David Warren, a name that few will recognize outside the realm of the avionic industry, passed away Monday at the age of 85 in his native Australia. Warren, who developed a device that is now commonplace in every commercial flight that leaves the ground, possessed quite a fascinating story, and the inspiration behind his invention was remarkably personal.
Warren’s father was killed in 1934 in one of Australia’s earliest air disasters, yet before his death he gave to his son the gift of a crystal radio set. It became a hobby and a passionate interest, but something that Warren would have to set aside during World War II as all amateur radios were banned. Regardless, David had already become well known and respected as an expert on the technology.
In 1953, one of the world’s first commercial airliners, the Comet, crashed shortly after take off, and left a mystery surrounding the reason behind the crash. The aircraft was flying through a tropical storm, yet was supposed to have been ready and able to fly through such conditions.
As part of the investigation, David Warren was summoned. It was at that point that Warren stated that a cock-pit voice recorder would be instrumental in understanding what might have happened during such a crash. At the time, his idea proved to spur little interest.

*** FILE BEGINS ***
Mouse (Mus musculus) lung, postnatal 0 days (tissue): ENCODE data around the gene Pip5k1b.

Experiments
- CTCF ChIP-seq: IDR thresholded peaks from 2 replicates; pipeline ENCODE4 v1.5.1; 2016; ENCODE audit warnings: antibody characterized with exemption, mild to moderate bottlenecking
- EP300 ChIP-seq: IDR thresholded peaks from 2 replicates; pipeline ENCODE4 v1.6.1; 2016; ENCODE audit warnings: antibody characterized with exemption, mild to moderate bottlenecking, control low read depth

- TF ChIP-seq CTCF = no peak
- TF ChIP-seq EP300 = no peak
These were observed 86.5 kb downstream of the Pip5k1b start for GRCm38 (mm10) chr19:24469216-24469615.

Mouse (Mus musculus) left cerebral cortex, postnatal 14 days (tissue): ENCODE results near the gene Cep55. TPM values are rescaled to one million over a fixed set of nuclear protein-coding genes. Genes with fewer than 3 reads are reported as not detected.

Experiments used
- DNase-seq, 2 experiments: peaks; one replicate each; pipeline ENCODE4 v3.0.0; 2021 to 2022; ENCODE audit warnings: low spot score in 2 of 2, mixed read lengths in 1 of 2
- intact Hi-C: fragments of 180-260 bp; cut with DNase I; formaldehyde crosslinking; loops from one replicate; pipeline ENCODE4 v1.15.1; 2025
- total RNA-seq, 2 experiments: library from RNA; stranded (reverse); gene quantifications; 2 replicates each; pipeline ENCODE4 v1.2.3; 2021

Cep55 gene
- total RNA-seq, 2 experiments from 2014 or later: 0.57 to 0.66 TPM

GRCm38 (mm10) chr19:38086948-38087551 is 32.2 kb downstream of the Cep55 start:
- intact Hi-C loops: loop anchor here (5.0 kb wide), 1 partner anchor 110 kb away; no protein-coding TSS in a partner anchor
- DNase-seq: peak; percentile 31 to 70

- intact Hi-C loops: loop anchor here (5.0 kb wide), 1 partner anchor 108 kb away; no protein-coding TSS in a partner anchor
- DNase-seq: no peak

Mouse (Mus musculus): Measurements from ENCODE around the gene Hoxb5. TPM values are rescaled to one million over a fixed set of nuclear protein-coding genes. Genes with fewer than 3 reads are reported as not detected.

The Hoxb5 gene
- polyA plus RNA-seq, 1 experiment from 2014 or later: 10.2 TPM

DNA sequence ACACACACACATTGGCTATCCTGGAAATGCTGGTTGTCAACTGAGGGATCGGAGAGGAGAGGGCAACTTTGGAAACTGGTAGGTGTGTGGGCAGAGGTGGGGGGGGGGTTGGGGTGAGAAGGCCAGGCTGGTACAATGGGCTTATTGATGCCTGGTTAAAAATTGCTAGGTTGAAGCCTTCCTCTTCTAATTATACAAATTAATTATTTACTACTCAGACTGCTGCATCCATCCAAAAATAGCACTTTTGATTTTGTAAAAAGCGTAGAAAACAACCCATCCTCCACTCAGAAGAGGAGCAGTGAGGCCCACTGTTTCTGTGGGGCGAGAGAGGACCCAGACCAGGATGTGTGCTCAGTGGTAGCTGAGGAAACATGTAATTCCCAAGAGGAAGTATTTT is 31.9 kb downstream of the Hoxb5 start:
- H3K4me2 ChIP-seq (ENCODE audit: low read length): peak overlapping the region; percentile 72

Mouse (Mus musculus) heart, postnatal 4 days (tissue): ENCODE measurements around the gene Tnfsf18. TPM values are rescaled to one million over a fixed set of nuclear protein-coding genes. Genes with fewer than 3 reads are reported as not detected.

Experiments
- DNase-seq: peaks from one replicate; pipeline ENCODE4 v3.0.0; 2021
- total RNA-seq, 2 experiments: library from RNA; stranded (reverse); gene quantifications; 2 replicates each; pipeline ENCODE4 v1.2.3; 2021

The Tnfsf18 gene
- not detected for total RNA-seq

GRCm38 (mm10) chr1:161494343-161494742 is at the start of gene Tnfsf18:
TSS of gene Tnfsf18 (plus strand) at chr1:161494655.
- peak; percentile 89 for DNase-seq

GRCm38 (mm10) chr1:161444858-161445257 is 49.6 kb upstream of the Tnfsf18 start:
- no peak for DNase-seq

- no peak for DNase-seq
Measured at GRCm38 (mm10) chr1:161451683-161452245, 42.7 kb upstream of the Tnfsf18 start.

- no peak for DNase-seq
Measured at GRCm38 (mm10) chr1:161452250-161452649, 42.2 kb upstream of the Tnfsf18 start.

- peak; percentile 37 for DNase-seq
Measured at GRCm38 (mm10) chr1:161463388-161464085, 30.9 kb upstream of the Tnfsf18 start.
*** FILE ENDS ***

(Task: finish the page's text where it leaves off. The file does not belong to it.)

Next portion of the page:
Undeterred, Warren constructed a prototype of his design, believing it could be highly effective in the furtherance of avionic science. He created a device that was capable of recording four continuous hours of flight logged instrument panel readings and conversation. Within five years, his “black box” had been widely accepted, and within the next five it became a mandatory fixture in Australian aircraft.
The black box flight/data recorders, which are now actually orange, are installed in every commercial aircraft throughout the world.
(Image via: National Portrait Gallery)